Miami-Dade’s latest plan for street violence: Fixing it door to door.

Miami-Dade County wants to target pockets of street violence by offering extensive help to groups that often overlap in dangerous ways: young men firing guns, and the young men being shot.

“One day, you’re an offender,” said Deputy Mayor Maurice Kemp, who oversees public-safety agencies for the county, including police and jails. “The next day, you’re a victim.”

This year, the county expects to launch a $2 million intervention program aimed at what experts say is the surprisingly tiny number of people who can turn a neighborhood into a hot spot for gun violence. A 2015 Justice Department report found that as much as 70 percent of a city’s shootings and homicides could be linked to groups that constitute less than half a percent of the population.

Using a program developed by John Jay College in New York, civilians help intervene with known gang members and drug dealers. They’re presented with threats of arrest, but also offers of help with social services, family, and work.

With a planned budget of nearly $2 million a year, the program would pay nonprofits, ex-offenders and churches to arrange and host interventions and then follow-up with case work and assistance.

“It’s not just arresting them and putting them in jail,” said Ana Jackson, pastor at Miami’s Sellers Memorial United Methodist church. She’s also a leader of the local chapter of People Acting for Community Together, a community advocacy group that pressed Miami-Dade to adopt the program. “But it’s finding a way to help them stop this kind of activity.”

A budget given preliminary approval in February has about $400,000 a year to pay roughly two dozen “street outreach workers” from the Circle of Brotherhood nonprofit to approach people targeted by the program and persuade them to participate in the intervention sessions. The outreach workers will include ex-inmates who are seen as having high credibility with gang members and drug dealers targeted for the interventions.

The sessions at “peace hubs” — typically a church — will put the person on notice that police are targeting them. At the same time, social workers, charities and other groups will be there to offer relief, said Morris Copeland, head of the county’s Juvenile Services division. That would include help finding jobs, counseling for mental health, and other social services.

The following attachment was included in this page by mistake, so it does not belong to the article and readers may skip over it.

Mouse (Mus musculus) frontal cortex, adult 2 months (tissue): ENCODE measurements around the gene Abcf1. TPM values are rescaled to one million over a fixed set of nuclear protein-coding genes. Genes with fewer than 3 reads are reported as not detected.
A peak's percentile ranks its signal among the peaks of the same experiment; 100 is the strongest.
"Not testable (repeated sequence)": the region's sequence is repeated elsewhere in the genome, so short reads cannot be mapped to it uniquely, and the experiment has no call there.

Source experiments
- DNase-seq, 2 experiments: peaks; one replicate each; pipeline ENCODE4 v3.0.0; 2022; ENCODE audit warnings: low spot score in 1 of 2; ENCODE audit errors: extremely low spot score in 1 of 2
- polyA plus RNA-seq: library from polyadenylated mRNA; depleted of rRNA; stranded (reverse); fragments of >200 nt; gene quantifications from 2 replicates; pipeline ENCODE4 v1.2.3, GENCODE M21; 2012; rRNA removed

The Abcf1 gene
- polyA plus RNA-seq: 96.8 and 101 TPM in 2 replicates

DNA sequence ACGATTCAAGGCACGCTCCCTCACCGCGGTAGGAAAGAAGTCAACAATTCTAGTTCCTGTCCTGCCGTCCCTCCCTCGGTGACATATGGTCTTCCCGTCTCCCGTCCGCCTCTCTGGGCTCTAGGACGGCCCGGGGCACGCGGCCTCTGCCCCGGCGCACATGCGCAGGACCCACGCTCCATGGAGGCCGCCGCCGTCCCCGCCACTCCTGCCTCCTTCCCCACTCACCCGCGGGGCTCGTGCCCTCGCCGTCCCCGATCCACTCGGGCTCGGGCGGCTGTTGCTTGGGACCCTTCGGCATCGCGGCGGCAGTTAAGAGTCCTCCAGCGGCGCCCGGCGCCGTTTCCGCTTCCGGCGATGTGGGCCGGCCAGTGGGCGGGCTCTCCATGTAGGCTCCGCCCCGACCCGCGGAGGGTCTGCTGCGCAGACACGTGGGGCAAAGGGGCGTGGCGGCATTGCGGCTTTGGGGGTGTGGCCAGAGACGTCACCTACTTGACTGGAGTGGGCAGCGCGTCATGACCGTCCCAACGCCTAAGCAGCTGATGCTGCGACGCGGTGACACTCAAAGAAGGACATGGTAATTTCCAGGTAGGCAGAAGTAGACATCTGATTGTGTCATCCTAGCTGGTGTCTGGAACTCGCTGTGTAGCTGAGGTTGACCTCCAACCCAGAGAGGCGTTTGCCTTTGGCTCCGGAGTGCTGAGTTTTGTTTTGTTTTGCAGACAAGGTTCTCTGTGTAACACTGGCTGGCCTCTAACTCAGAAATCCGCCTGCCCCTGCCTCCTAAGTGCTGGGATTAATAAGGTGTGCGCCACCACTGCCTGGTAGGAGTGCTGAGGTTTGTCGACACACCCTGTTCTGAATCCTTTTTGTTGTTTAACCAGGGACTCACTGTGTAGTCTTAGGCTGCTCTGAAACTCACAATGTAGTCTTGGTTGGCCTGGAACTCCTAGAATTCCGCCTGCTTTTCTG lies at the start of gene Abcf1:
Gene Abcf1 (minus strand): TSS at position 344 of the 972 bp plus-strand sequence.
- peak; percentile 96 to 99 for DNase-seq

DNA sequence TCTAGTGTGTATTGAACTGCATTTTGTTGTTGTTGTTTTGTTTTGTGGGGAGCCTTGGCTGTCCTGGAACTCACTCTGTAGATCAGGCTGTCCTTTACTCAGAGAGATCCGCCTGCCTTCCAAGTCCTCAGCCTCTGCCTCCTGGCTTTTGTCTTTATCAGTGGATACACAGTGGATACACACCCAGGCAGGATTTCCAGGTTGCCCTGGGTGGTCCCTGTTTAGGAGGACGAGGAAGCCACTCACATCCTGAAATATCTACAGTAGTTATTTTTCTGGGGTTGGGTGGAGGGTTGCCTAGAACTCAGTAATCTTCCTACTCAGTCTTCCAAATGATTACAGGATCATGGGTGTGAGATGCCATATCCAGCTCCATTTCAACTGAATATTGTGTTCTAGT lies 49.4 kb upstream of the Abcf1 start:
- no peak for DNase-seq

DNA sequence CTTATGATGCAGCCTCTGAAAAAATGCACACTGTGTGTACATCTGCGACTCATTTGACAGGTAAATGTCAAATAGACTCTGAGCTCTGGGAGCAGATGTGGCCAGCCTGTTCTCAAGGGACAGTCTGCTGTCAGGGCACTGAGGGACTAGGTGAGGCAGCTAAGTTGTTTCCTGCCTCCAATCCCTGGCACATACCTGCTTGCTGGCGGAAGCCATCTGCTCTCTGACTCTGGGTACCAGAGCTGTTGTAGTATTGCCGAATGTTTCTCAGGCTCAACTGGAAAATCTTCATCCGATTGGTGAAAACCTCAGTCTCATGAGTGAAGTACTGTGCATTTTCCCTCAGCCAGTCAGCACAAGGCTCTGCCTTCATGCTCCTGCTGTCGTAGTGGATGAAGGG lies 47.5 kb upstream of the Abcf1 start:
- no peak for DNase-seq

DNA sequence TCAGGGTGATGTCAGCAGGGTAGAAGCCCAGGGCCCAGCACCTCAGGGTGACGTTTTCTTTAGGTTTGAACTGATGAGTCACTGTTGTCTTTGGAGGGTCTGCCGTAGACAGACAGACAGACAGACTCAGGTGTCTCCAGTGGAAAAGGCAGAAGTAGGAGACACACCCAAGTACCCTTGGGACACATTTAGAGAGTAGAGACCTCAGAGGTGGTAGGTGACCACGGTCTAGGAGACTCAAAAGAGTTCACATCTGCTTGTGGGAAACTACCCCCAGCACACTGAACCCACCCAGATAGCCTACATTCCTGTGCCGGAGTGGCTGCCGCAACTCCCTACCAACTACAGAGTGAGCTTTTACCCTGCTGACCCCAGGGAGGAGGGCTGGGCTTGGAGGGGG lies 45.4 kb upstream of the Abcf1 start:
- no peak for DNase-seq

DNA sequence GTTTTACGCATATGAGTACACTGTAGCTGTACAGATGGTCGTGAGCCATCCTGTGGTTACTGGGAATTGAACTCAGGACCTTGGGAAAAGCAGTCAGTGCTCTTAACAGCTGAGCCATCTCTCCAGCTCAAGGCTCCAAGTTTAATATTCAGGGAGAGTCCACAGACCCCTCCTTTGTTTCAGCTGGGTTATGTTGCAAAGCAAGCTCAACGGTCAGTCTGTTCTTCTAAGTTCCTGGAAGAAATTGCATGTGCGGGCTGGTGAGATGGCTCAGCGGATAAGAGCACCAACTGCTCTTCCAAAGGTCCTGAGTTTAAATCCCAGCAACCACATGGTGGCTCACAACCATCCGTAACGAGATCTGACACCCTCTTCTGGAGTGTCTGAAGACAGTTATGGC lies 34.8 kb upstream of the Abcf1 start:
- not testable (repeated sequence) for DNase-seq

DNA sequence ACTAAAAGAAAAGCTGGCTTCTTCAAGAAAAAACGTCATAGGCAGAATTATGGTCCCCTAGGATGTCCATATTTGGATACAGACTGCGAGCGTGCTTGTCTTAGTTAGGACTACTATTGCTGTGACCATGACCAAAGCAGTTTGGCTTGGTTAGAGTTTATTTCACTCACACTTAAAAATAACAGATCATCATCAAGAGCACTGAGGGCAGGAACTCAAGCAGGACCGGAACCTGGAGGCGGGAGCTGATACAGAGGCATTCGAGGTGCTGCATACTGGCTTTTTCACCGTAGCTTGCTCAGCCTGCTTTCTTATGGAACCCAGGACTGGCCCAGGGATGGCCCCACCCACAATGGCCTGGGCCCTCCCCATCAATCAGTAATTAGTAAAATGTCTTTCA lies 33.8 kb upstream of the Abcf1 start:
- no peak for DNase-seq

The group also plans to expand the assistance to the suspected offender’s family — including reconciliation with children.

“Many of these people have children and they don’t have relationships with them,” Copeland said. “You’re going to have these individuals change their lifestyles. … There has to be something there that makes them feel connected.”

The John Jay program has already been launched in Boston, Chicago, Detroit and more than a dozen other cities. The program claims drops in gang-related shooting after the rollouts. In Miami-Dade, the program would start in two of the highest-crime areas in the county: the Northside area around Miami, and in parts of South Dade.

“People in these communities know who the criminals are,” said Commission Chairwoman Audrey Edmonson, whose district includes parts of Northside and who is sponsoring the legislation to fund the program. “We can go to them and say: ‘Hey, enough is enough. Time to get your act together.’”

A no-bid contract to administer the program passed a commission committee this week. The contract pays a corporation established by the county’s longtime anti-gang consultant, Wayne Rawlins, about $1.7 million a year to oversee the John Jay program and other unrelated efforts, such as reading programs for daycare centers and outreach efforts to low-income neighborhoods needing county services.

The bulk of the money for Rawlins’ Ummah Futures is set to be paid out to nonprofits involved in the John Jay program, including the Circle of Brotherhood.

A final vote is needed for the Ummah contract, and the administration of Mayor Carlos Gimenez expects to send a separate John Jay agreement to the commission in the coming weeks.

In comments before the commission’s Policy Council, Rawlins said the John Jay program will be measured in the same way as other past anti-gang programs.

“The goal has never changed,” he said. “The goal is to reduce shootings and homicides.”